King's student selected for ISI Honors Program


Of the approximately 50 students chosen nationally for the Intercollegiate Studies Institute (ISI) Undergraduate Honors Program, King’s junior Rebecca Au placed among them. ISI fellow Rebecca Au ('15). Submitted photo.

After receiving encouragement from a former King’s classmate and ISI fellow, Rachelle DeJong ('13, Valedictorian) to apply, Au was accepted into the program. Within the non-profit group's program, selected  college students from around the country participate in a themed week-long summer conference and are assigned an academic mentor. Au's mentor, philosophy professor, Molly Flynn (Assumption College), offers what Au explained as “a little more guidance on my academic questions.”

“I was certainly pleased and honored,” Au said of receiving the news that she’d been chosen. “ISI fellows have gone really far.”

DeJong now works with the National Association of Scholars, and said she was impressed by Au’s “curiosity and insight" when posing and answering questions in class.

“ISI looks for bright, eager, hard-working individuals with strong principle,” DeJong said.“It's a phenomenal way for students to meet top-notch scholars and teachers, as well as interact with like-minded students and discuss important topics of philosophy and culture,” she said.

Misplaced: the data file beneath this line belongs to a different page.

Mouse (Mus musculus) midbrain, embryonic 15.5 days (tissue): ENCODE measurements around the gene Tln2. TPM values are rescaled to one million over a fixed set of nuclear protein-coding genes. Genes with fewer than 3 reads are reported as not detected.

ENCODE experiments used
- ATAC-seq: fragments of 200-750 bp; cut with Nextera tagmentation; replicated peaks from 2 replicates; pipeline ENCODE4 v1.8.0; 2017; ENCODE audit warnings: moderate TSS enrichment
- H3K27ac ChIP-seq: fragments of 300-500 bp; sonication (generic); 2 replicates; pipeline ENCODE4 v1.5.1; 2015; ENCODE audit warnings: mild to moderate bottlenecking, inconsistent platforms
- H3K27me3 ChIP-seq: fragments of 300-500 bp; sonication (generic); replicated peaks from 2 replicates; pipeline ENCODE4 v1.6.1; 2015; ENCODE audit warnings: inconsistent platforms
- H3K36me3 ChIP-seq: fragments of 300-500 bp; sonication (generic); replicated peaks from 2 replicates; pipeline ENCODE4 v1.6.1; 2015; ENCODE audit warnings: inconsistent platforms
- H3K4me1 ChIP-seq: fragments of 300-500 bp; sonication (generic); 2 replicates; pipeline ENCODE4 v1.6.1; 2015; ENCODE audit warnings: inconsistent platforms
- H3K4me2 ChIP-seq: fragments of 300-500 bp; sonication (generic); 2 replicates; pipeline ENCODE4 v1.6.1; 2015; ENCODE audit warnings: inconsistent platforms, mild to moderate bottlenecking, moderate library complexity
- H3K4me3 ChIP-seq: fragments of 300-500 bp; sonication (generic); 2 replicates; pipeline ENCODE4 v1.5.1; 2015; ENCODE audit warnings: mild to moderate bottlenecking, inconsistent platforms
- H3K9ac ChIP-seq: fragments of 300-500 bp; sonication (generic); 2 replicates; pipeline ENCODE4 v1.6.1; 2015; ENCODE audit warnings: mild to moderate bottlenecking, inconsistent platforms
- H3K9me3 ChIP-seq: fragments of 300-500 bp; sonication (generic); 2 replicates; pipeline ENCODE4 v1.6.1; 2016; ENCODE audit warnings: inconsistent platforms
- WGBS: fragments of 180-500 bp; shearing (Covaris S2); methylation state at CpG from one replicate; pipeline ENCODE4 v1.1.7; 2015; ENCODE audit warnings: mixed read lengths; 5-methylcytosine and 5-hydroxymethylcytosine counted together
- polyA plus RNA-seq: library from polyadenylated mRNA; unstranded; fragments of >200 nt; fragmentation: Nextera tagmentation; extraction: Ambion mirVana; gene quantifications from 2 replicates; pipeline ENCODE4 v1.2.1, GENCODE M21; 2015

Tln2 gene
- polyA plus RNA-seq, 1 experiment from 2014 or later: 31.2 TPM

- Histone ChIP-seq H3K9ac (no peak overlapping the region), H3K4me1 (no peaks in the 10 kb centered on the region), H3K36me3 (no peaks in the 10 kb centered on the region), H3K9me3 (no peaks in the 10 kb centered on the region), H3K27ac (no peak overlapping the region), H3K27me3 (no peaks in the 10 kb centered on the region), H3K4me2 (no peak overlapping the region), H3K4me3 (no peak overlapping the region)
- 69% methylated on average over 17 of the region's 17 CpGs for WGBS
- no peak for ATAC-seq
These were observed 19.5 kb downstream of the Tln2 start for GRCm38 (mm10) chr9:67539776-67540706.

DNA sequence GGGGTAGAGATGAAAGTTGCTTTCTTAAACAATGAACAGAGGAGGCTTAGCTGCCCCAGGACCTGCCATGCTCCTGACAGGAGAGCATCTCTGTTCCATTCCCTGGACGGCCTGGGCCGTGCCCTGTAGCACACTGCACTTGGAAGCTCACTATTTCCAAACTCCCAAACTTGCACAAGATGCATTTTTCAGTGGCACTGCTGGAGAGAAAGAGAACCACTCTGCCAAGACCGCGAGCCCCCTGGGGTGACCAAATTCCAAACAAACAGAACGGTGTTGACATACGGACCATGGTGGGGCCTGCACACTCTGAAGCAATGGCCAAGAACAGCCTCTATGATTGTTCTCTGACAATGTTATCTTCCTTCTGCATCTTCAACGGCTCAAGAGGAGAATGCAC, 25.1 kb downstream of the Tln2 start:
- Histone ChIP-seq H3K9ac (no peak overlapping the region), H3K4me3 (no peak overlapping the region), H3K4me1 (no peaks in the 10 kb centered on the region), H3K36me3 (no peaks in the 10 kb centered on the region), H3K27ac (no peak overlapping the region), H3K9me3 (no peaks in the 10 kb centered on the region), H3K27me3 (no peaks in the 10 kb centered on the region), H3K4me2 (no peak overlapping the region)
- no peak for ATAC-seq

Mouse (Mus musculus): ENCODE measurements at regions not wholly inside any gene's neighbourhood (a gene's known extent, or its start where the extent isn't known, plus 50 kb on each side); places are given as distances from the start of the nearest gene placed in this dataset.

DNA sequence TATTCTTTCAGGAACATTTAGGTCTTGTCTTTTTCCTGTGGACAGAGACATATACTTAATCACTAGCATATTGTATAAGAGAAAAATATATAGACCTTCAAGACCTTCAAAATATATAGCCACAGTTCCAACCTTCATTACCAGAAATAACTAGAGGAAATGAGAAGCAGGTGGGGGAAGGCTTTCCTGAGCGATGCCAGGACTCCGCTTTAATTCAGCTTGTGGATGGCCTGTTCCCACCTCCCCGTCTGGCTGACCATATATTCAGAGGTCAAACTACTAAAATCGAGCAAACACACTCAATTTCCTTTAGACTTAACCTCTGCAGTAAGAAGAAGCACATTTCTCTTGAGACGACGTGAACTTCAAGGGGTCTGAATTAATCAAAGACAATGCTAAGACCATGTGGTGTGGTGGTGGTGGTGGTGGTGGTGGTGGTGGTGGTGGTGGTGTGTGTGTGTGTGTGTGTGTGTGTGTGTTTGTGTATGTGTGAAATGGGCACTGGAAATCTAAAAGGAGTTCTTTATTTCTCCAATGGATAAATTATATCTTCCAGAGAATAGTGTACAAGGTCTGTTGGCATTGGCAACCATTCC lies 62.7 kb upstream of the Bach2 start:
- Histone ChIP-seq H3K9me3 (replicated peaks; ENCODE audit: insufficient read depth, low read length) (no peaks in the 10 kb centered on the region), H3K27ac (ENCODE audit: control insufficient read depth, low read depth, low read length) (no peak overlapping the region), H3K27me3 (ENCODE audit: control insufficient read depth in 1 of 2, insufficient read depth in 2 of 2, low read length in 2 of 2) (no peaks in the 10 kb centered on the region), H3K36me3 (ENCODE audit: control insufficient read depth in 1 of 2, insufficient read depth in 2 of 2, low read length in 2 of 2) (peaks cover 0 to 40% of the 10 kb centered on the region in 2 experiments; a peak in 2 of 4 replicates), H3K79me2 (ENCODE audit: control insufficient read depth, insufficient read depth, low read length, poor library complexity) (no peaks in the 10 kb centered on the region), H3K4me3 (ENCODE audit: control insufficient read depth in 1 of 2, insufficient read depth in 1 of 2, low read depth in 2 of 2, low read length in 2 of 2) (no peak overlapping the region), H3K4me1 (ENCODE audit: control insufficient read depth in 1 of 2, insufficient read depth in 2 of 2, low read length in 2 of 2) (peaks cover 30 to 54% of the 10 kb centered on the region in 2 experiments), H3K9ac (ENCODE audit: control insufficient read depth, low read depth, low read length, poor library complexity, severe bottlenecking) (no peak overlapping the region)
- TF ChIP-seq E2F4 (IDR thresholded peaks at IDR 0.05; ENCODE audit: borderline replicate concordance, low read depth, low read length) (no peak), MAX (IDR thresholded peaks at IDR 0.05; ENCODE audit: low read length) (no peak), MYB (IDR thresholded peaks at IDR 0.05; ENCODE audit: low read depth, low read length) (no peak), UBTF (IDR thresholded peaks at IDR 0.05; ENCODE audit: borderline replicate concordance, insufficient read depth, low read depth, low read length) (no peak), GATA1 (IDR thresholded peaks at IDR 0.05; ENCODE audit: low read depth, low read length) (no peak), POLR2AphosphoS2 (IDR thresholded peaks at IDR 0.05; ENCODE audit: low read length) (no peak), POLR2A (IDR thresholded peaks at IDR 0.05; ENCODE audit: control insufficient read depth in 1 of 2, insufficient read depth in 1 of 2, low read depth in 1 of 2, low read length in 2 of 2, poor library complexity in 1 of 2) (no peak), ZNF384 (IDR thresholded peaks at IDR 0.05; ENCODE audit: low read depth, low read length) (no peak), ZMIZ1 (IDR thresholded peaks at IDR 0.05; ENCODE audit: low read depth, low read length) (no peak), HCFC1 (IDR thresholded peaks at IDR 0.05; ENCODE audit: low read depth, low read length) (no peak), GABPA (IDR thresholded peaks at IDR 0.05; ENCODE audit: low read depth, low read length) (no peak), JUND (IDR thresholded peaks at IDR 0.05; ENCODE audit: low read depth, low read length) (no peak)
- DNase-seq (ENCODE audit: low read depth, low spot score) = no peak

Au is pursuing her undergrad in Media, Culture and the Arts, and though she isn’t quite sure what career she would like to eventually pursue, she is confident that her involvement in ISI will help her.

Based on friend she made at the conference, Au is now more connected to the world of academia. “They’re preparing us for a wide variety of careers," she said.

DeJong agreed that the connections made through ISI are very useful to one’s future job. She became more aware of research happening, institutions being formed or restarted and key individuals who lead the programs.

“My ISI peers are starting journals and literary reviews, building campus networks that defend the sanctity of marriage, attending prestigious law schools and grad programs, and working at think tanks and institutions that influence our society," DeJong said. "Being around eager, diligent, intelligent people prods one to keep working and thinking and writing."

Au said she has an interest in teaching English overseas.

“[The program has] definitely given me a deep appreciation for piety,” she said. “It helped me to appreciate the contributions of the past and it’s also made me more aware of what I have to give.”